Instead, the Secretary of Defense, Caspar Weinberger, presented a memo to the court at the last minute accusing Pollard of doing massive damage to the U.S. The prosecution then reneged on its agreement and the judge sentenced Pollard to life imprisonment. Pollard’s lawyers were able to see the document for a few minutes, but were not given the opportunity to respond. The document has been released in a highly redacted form, so it is still not possible to know precisely what was in it.

Part of the content was probably assertions that information from Pollard found its way to the Soviet Union, exposing several American agents who were then murdered by the KGB. As I explained Friday, it appears that the agents were actually betrayed either by double agent Aldrich Ames or another ‘mole’ in the CIA who was being protected by Ames. Hershel Shanks explains,

In 1983 Ames was made chief of the CIA’s Soviet counterintelligence branch in the Soviet-East European Division. Ames was recruited by the Russians in 1984. Ames would, of course, have every reason to deflect suspicion from himself and blame someone else for what was happening in the Moscow bureau – and Ames was in a position to do so.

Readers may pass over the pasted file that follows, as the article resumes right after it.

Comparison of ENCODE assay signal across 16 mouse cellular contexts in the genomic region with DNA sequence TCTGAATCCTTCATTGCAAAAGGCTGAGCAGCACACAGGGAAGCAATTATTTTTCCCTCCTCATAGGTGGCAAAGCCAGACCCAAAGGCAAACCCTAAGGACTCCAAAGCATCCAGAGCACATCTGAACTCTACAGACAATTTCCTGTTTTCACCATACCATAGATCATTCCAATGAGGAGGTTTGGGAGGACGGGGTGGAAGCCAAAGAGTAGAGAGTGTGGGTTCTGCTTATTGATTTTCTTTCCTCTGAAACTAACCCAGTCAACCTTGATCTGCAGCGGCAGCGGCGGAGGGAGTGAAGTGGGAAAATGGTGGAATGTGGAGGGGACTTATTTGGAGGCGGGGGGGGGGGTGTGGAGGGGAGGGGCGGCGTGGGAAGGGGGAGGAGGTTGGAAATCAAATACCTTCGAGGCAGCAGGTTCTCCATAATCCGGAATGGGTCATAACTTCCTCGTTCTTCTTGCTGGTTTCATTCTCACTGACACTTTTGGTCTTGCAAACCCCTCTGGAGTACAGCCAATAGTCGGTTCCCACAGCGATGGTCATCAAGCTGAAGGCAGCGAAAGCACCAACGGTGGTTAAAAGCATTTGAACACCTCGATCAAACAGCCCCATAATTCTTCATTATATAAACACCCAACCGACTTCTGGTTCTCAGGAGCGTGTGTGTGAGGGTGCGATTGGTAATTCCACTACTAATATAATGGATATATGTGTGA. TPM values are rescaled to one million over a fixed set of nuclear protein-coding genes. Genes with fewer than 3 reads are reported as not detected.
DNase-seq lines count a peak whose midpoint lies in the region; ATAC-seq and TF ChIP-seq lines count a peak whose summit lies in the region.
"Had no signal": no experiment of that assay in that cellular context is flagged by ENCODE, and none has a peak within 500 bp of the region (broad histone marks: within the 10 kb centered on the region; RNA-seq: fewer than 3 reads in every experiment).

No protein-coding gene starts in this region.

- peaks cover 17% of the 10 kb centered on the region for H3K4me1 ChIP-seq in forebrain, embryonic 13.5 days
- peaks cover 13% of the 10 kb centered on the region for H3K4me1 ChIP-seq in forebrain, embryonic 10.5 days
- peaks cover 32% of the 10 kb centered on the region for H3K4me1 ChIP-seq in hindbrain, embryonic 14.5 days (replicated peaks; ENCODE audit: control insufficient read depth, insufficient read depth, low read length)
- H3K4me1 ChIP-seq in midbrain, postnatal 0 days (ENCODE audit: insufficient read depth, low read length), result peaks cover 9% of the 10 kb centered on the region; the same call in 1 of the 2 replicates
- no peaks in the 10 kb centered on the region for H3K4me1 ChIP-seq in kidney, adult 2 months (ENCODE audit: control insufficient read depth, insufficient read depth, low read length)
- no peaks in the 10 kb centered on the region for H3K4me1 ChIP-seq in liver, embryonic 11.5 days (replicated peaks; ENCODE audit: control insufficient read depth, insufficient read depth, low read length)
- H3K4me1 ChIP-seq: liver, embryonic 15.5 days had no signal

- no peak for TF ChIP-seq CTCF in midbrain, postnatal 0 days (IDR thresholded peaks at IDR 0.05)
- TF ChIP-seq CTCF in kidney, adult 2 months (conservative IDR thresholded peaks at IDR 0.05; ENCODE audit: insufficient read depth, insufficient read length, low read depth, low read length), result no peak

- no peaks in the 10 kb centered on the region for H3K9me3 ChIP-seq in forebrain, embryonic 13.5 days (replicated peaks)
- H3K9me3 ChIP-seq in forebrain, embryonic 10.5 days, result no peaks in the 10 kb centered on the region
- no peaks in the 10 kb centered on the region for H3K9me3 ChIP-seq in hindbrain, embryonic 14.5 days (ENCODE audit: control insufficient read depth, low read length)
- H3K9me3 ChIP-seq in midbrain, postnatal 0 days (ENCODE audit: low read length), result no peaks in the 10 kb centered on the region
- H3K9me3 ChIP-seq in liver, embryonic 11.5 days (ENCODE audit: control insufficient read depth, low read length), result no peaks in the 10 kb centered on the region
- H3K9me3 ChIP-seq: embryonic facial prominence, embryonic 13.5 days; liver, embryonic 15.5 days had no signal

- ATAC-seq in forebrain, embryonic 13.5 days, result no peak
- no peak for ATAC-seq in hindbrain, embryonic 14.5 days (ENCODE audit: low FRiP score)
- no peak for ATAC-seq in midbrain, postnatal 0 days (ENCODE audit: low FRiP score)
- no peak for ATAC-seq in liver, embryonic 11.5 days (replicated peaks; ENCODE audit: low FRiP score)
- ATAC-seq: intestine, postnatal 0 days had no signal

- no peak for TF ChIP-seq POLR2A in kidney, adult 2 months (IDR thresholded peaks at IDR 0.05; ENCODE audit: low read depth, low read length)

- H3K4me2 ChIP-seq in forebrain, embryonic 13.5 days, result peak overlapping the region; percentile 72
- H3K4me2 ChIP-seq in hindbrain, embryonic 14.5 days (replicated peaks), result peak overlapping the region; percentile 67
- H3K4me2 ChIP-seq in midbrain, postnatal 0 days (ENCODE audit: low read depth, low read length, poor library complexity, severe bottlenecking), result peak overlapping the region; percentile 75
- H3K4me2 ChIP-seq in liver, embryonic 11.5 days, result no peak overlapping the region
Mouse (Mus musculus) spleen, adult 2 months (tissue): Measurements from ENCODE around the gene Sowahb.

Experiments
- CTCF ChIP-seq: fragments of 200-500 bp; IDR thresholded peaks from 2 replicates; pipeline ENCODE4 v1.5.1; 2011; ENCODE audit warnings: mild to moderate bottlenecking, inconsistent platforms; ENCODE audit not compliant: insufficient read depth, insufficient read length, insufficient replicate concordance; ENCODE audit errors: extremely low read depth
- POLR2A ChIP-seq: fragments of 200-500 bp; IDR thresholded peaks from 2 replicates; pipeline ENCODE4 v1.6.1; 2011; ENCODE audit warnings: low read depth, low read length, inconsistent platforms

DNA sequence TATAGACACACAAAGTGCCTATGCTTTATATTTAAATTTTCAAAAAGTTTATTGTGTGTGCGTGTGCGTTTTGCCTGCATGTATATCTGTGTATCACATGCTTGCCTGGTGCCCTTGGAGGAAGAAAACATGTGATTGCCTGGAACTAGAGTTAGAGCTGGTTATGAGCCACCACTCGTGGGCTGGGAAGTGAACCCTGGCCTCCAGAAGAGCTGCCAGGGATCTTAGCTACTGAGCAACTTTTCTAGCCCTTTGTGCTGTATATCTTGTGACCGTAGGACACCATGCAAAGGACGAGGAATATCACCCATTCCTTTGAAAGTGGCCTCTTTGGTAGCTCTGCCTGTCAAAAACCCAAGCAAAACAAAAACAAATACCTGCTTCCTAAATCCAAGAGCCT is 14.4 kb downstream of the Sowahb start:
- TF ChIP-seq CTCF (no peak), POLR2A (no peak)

The information Pollard passed to Israel about Russian weaponry in Arab states was obtained, at least in part, from American agents in Russia.

In the intelligence community it was well known that in the past KGB moles had penetrated Israeli intelligence. Perhaps a still-undiscovered Soviet mole inside Israeli intelligence passed the secrets to the Soviets that Pollard had passed to Israel.

Pollard was not sentenced until March 1987. Ames was still in charge of Soviet counter-intelligence within the CIA. Based on what Ames told him, Weinberger drafted his affidavit to the court [my emphasis].